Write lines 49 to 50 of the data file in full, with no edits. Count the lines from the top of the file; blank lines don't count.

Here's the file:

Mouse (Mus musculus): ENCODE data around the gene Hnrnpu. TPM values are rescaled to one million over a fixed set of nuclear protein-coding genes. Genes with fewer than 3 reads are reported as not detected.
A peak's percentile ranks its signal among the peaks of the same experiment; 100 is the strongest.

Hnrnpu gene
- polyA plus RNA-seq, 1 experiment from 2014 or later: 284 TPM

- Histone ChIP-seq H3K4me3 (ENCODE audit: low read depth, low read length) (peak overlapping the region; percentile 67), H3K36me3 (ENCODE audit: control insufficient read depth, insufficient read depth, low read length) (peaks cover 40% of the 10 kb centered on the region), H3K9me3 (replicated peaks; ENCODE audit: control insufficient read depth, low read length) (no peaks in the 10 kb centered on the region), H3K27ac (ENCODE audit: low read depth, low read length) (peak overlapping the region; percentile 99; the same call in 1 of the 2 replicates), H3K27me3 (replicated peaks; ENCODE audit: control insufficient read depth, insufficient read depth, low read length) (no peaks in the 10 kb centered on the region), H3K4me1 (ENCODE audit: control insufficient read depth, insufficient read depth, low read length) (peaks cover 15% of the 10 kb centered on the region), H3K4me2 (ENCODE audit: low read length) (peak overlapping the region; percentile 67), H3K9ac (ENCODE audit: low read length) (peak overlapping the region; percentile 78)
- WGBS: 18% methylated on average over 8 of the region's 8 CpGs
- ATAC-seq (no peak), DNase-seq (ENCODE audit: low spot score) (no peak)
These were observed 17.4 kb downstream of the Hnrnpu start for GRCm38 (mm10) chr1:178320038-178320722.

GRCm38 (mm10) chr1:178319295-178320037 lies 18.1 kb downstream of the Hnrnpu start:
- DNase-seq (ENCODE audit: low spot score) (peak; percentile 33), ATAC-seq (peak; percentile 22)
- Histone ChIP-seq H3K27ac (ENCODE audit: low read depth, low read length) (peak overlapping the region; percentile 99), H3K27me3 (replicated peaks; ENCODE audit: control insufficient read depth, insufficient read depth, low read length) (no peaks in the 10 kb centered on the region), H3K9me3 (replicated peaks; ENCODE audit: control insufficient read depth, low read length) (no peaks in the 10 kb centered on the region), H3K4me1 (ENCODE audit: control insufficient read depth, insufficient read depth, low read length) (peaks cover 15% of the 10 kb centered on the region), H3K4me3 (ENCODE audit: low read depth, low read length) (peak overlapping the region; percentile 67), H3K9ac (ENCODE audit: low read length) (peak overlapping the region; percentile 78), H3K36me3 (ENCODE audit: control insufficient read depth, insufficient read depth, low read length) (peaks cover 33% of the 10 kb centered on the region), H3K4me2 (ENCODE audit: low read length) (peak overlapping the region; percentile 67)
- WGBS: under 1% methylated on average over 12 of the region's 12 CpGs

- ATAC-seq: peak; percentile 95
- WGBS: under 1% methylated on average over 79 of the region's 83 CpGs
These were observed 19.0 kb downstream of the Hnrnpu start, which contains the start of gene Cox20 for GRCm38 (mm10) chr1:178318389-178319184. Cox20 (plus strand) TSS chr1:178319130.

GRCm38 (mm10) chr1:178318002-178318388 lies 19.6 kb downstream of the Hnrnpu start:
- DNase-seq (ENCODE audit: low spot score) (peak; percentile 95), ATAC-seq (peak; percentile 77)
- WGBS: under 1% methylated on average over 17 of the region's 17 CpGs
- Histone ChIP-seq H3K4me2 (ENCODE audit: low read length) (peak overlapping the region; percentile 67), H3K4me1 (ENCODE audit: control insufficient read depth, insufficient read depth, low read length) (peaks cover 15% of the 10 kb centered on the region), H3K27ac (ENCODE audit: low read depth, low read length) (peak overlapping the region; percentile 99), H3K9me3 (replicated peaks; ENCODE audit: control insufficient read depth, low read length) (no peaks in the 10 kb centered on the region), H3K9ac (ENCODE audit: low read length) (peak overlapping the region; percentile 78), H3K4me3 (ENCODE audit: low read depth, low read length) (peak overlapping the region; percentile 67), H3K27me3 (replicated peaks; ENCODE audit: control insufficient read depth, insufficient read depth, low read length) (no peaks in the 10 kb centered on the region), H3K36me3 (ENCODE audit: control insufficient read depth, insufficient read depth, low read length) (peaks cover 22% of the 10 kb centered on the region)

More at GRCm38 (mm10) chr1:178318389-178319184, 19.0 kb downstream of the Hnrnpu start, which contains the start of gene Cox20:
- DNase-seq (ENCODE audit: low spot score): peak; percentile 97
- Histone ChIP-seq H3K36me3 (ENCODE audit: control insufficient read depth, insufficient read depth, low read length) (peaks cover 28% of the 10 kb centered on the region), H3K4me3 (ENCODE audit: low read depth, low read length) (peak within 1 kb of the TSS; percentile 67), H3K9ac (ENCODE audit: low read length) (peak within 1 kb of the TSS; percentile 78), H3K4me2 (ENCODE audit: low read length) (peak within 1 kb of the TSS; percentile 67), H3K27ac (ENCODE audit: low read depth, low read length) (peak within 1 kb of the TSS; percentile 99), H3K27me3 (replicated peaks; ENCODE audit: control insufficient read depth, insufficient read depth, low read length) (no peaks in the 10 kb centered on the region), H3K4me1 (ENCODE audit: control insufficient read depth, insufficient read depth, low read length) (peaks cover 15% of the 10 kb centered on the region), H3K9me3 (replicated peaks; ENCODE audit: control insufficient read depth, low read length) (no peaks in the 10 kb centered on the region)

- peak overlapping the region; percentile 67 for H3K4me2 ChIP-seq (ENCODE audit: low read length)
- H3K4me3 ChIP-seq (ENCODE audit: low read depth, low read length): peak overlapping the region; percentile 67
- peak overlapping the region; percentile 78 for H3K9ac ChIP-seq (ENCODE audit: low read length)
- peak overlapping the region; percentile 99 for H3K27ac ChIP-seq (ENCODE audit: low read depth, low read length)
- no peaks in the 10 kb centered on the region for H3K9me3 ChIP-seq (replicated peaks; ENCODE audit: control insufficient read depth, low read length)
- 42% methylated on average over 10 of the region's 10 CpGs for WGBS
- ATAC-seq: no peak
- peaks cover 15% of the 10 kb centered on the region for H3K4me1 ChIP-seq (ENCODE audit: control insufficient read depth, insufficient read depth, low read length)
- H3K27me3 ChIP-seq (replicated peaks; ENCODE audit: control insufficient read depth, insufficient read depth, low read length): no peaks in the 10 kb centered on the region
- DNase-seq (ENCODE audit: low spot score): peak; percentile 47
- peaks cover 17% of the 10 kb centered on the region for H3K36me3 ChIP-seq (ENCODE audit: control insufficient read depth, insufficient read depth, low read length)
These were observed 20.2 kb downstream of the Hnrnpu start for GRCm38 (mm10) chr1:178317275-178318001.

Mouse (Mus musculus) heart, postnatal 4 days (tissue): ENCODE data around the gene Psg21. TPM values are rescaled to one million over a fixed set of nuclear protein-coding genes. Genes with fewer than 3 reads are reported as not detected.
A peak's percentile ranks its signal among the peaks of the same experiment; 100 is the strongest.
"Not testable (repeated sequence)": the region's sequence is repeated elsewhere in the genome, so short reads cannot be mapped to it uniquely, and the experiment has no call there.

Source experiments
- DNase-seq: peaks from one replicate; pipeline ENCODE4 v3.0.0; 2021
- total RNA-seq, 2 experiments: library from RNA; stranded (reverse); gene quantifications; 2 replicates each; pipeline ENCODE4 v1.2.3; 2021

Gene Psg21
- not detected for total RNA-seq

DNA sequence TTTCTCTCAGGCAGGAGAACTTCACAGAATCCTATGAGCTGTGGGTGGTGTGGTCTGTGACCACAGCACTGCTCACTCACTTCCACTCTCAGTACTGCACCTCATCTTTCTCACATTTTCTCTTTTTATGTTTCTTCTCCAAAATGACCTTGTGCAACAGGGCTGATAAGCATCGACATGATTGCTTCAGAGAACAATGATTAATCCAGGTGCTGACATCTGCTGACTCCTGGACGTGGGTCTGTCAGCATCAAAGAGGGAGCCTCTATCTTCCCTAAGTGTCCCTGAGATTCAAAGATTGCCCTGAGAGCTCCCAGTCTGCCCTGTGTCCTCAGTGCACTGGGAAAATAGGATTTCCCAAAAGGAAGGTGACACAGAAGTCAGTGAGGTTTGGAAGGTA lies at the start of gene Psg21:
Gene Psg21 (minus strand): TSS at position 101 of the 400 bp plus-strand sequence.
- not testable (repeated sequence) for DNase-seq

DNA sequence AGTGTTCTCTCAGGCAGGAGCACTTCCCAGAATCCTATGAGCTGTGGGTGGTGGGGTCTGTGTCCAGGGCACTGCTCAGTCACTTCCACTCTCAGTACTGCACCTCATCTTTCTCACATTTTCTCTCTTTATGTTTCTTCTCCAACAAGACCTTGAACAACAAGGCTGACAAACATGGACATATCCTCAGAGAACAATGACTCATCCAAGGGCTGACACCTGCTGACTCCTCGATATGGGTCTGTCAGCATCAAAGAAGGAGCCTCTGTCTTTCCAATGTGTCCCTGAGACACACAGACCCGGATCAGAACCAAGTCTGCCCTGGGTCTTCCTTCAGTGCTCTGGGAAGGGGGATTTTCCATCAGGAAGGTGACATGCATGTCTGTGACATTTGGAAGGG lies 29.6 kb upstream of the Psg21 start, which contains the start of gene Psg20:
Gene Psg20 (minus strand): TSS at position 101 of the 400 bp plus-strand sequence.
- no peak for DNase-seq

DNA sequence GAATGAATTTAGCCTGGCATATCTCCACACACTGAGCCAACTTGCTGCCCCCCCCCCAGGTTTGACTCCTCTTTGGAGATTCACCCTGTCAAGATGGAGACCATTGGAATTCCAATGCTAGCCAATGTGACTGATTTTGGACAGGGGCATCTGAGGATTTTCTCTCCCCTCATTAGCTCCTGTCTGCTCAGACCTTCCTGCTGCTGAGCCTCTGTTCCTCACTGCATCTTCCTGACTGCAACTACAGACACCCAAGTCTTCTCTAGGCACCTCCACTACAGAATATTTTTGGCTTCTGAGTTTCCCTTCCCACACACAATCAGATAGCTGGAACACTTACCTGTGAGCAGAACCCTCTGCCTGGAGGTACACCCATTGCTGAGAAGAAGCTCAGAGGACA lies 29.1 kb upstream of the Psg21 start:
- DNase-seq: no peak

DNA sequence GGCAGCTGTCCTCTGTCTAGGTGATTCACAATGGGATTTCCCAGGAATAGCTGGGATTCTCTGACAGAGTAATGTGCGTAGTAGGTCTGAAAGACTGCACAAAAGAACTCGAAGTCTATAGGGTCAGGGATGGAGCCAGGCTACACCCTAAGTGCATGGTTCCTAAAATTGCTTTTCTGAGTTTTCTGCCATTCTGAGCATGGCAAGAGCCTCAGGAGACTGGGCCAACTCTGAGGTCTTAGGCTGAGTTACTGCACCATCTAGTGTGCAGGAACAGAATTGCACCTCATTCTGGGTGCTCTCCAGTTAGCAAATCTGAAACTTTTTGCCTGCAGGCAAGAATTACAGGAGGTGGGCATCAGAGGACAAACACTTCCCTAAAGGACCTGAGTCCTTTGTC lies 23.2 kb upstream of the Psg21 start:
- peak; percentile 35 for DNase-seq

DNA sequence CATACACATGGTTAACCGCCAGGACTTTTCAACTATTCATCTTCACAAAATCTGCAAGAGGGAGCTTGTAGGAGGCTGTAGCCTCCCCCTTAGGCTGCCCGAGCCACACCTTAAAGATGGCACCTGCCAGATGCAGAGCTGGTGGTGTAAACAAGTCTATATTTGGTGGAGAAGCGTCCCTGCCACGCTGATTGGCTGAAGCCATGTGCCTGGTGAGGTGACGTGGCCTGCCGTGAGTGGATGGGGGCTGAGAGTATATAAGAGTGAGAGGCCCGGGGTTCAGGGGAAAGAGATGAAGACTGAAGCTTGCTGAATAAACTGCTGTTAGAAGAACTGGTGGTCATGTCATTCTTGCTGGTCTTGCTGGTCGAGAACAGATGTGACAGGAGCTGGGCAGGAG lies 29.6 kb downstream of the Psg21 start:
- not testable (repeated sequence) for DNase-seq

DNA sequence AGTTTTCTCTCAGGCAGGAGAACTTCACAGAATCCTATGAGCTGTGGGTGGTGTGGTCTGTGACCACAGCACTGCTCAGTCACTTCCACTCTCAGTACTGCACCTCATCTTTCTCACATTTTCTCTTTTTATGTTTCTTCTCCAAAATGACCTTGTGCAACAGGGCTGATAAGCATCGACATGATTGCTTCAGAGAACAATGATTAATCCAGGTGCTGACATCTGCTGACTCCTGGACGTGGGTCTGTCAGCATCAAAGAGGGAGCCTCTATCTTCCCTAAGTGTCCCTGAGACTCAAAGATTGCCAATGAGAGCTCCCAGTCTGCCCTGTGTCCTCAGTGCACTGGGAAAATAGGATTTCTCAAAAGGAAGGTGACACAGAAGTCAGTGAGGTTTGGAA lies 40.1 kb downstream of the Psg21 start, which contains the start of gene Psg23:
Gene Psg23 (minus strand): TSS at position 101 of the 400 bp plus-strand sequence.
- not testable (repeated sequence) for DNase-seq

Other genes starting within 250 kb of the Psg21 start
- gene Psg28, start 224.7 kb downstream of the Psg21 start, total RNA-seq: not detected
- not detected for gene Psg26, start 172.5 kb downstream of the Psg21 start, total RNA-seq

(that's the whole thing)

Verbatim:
DNA sequence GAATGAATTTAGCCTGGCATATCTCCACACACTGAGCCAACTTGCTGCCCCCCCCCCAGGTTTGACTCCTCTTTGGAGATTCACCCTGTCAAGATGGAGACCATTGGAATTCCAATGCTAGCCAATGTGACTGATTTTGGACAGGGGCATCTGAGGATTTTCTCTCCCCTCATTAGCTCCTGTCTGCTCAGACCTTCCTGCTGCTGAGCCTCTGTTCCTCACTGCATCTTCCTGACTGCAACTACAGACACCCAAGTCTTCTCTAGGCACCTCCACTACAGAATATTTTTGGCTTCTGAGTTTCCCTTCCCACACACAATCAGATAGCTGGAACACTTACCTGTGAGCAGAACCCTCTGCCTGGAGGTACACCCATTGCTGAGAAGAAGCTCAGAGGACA lies 29.1 kb upstream of the Psg21 start:
- DNase-seq: no peak